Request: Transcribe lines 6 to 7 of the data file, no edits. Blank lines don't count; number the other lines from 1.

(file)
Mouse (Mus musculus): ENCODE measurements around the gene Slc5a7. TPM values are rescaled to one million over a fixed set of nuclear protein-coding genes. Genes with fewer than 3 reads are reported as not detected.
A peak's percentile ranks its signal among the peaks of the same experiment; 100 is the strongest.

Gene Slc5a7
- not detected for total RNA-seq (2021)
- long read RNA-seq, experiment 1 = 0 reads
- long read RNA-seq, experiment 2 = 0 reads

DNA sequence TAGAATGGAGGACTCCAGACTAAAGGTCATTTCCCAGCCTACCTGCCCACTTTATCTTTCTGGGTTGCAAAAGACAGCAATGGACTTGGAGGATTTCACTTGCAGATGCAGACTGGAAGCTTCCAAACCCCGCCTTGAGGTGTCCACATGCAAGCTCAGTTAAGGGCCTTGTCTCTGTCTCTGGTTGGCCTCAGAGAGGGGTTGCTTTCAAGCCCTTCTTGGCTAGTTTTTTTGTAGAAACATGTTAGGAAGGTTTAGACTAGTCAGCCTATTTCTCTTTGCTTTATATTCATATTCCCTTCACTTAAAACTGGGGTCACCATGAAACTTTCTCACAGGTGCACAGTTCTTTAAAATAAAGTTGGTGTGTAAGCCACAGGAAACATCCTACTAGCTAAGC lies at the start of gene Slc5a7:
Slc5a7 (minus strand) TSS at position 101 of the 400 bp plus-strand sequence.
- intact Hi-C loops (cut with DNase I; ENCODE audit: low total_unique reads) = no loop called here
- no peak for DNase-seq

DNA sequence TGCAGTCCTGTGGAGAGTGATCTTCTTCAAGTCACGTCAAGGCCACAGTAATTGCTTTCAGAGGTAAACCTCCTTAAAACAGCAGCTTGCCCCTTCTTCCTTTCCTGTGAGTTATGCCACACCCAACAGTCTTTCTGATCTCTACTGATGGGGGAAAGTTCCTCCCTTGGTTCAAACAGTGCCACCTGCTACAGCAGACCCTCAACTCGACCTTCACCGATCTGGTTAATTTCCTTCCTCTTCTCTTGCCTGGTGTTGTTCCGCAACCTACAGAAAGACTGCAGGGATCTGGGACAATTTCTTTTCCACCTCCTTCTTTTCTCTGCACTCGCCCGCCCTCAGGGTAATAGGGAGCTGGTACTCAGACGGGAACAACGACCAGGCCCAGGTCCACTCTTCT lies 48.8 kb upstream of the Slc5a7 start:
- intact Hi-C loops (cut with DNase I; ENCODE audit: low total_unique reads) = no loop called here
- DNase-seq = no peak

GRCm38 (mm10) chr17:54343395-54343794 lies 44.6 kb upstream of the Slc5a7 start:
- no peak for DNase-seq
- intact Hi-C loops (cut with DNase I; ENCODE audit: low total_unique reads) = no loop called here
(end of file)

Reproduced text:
- long read RNA-seq, experiment 2 = 0 reads

DNA sequence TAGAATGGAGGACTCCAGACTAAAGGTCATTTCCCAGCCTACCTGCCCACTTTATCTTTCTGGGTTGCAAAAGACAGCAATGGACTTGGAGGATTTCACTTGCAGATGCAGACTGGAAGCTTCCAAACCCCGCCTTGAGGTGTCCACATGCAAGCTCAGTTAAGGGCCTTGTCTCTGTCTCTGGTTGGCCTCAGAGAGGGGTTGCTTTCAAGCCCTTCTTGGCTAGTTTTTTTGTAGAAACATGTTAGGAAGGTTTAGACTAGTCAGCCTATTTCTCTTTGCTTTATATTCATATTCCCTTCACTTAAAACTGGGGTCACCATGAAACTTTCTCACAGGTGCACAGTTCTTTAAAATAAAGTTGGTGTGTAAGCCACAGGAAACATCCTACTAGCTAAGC lies at the start of gene Slc5a7: